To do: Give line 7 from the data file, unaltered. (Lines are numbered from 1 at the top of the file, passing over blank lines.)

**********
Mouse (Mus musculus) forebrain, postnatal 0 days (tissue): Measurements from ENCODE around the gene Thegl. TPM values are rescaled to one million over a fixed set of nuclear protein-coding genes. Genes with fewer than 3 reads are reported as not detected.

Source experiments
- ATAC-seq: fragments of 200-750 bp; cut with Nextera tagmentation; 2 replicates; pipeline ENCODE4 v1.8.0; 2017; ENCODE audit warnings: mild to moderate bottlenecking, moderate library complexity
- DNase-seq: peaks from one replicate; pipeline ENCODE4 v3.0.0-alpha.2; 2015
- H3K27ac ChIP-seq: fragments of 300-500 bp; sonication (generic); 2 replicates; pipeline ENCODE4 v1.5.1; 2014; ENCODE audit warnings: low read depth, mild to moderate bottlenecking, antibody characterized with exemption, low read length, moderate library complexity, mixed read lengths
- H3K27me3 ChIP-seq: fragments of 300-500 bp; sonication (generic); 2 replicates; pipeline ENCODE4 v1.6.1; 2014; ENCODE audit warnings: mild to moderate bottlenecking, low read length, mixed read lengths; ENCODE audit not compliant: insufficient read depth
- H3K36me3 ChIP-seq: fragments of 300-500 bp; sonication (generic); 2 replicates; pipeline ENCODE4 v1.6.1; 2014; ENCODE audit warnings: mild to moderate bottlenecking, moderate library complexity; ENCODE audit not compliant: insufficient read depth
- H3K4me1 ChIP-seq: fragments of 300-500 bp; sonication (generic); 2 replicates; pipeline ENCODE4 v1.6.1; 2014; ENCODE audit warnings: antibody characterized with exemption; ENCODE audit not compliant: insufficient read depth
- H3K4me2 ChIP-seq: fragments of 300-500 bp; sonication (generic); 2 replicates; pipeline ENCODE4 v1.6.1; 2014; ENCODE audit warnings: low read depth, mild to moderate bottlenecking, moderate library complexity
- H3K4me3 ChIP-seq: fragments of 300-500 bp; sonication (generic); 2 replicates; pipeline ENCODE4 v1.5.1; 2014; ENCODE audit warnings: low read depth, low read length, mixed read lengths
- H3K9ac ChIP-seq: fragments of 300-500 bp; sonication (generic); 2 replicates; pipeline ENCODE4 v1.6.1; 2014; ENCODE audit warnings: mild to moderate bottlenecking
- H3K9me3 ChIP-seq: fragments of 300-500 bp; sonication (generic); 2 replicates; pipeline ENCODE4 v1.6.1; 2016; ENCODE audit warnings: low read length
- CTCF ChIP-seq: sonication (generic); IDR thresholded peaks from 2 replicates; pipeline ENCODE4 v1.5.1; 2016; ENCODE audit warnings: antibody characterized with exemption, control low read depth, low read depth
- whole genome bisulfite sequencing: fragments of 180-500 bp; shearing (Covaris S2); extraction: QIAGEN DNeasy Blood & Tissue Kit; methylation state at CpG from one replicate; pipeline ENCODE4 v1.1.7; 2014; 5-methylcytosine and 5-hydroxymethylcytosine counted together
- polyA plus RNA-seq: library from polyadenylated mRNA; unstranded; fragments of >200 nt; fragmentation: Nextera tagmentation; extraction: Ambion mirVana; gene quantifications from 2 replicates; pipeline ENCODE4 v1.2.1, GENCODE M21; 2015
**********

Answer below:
- H3K36me3 ChIP-seq: fragments of 300-500 bp; sonication (generic); 2 replicates; pipeline ENCODE4 v1.6.1; 2014; ENCODE audit warnings: mild to moderate bottlenecking, moderate library complexity; ENCODE audit not compliant: insufficient read depth